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Tom Hardy Goes Radio Silent in ‘Mad Max Fury Road’ Movie Review

Tom Hardy Goes Radio Silent in ‘Mad Max Fury Road’ Movie Review

Tom Hardy Goes Radio Silent in ‘Mad Max Fury Road’ Movie Review

Mad Max Fury Road stormed into theaters toting a Rotten Tomatoes Certified Fresh Rating of 98% and an average 8.7/10 score for an action film. Both all but unheard of high marks for reviews. However, while I sat through the mayhem and looked around a capacity crowd for my screening, I couldn’t help but taking in the silent crowd juxtaposed with the chase carnage on screen and wonder…what are we all missing?

There’s no sense in relaying a plot of Mad Max to you, because plot and story clearly take a back seat to on screen action. Loosely, there is a water shortage in a desolate future that is controlled by an evil dude with five wives or something like that. We meet Max when he is scooped up by the baddies and is reawakened in what I believe is as a blood supplier to one of the bad cronies. Furiosa, an adversary of the baddies who breaks off on her own agenda, gets tracked down by the bad guy set, until Max helps her and they form an uneasy alliance to achieve (what end again?). None of it really matters anyway.

AP FILM REVIEW-MAD MAX: FURY ROAD A ENT

An intense search for Furiosa’s arm ends in catastrophe.

You are here to witness spectacle and exciting action and on that front, I supposed Max and director/creator George Romero (also of the original Mad Max films) delivers. The whole film is a long chase with general carnage in the desert along the way. Thrilling CGI and real stunts take place to some effect I guess, it’s just that none of it means anything. The audience, myself included, didn’t appear to be having much in the way of fun, and with no story to engage us, to me that is a virtual failure.

I can’t really rip on the film in full, because there aren’t really any specific expectations you can have upon going to see it, you just sit back and take it in. There is just no emotional involvement to the would be excitement so therefore it all lacks a certain punch. Innovative silence and chase scenes mixed with good enough performances (particularly Charlize Theron as Furiosa) aside – it’s hard to tell who is bad and who is good, everybody looks the same and despite all of the weirdness, it just didn’t add up to more than a shoulder shrug for me. I don’t think I am remotely alone in this thought. I’m not mad about Max or Romero’s attempts at entertainment, but I’m also not prepping another trip down Fury Road any time soon. Whatever.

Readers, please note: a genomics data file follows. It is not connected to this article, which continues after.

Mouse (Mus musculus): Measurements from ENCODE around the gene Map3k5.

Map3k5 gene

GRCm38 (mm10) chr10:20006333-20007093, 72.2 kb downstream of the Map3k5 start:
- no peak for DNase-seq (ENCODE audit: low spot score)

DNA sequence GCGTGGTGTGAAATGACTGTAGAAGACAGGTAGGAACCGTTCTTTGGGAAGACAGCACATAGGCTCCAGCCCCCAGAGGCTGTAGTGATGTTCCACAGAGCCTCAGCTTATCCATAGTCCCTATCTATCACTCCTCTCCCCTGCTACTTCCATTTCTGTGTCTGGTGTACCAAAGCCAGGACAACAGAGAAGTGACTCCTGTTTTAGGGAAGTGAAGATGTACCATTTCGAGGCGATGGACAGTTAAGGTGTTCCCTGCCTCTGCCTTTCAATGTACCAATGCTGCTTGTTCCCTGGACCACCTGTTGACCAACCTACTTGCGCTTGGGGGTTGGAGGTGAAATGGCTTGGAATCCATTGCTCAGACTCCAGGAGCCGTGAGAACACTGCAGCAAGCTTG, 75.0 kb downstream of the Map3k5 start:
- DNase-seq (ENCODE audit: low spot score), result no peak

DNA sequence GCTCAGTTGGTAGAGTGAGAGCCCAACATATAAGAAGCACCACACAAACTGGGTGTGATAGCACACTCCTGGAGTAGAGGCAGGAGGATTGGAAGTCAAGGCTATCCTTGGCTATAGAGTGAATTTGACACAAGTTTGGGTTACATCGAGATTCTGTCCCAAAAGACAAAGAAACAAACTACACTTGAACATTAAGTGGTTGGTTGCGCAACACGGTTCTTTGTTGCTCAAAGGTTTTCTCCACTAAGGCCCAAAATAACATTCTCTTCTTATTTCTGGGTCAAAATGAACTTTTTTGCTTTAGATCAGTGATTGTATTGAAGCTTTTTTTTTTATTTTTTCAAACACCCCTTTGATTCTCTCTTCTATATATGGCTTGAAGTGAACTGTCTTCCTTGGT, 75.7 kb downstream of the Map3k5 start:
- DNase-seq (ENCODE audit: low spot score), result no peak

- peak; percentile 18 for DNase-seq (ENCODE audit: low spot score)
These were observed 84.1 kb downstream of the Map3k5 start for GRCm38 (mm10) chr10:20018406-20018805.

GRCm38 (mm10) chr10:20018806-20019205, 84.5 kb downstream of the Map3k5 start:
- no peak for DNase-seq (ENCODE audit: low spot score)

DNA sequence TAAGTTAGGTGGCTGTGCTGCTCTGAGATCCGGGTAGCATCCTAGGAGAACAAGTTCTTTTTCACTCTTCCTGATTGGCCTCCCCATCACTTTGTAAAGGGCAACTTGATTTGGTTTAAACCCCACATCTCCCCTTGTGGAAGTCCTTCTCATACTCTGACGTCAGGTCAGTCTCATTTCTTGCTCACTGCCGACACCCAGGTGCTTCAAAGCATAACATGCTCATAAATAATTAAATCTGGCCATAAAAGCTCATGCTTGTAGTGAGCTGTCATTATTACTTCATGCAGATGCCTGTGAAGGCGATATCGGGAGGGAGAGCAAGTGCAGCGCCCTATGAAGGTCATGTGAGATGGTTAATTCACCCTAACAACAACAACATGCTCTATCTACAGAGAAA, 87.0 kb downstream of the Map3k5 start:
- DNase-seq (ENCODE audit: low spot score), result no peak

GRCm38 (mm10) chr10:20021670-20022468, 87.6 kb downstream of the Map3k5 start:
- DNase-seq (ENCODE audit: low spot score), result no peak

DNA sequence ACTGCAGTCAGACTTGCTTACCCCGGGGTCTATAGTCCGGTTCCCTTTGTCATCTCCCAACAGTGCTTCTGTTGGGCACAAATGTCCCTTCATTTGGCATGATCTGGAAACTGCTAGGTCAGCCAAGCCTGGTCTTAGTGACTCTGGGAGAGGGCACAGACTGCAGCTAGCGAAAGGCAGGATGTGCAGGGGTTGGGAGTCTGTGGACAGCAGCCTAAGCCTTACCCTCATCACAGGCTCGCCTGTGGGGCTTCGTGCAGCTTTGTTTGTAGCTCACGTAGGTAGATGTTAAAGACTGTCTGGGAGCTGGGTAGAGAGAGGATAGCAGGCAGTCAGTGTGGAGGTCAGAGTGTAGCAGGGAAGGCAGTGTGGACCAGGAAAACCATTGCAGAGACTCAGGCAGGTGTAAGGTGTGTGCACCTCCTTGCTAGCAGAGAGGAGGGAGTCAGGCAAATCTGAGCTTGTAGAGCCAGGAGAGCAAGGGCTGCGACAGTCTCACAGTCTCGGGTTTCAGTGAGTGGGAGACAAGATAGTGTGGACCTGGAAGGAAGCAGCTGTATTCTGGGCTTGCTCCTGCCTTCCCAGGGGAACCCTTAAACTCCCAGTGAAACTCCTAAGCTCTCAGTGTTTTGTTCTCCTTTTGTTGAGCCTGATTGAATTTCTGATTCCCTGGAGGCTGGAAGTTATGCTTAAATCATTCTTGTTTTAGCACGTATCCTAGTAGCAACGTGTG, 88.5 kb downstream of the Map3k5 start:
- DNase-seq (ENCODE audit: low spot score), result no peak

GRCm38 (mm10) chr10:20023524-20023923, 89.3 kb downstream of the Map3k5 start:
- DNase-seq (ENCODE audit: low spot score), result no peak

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Ben Stiller & Naomi Watts in Noah Baumbach’s ‘While We’re Young’ Review

Ben Stiller & Naomi Watts in Noah Baumbach’s ‘While We’re Young’ Review

Ben Stiller & Naomi Watts in Noah Baumbach’s ‘While We’re Young’ Review

Noah Baumbach broke into filmgoing consciousness by co-writing projects with the newly Oscar-nominated Wes Anderson. He contributed to The Life Aquatic and Fantastic Mr. Fox while also directing the well-received Squid and the Whale and the under the radar Greenberg, also with Stiller in a lead role. In While We’re Young, Baumbach further pushes down familiar territory with a mid-forties couple (Stiller and Watts) caught in challenging times since they don’t have children.

Their relationships with other couples their own age, primarily their close friends including MC Ad Rock of the Beastie Boys, are centered around their kids, which leads them into uncharted territory. When a young couple (Amanda Seyfried and Adam Driver) enters their world, they rediscover some of the spark seemingly missing from their relationship.

Stiller and Watts find the fountain of forced youth in 'While We're Young.'

Stiller and Watts find the fountain of forced youth in ‘While We’re Young.’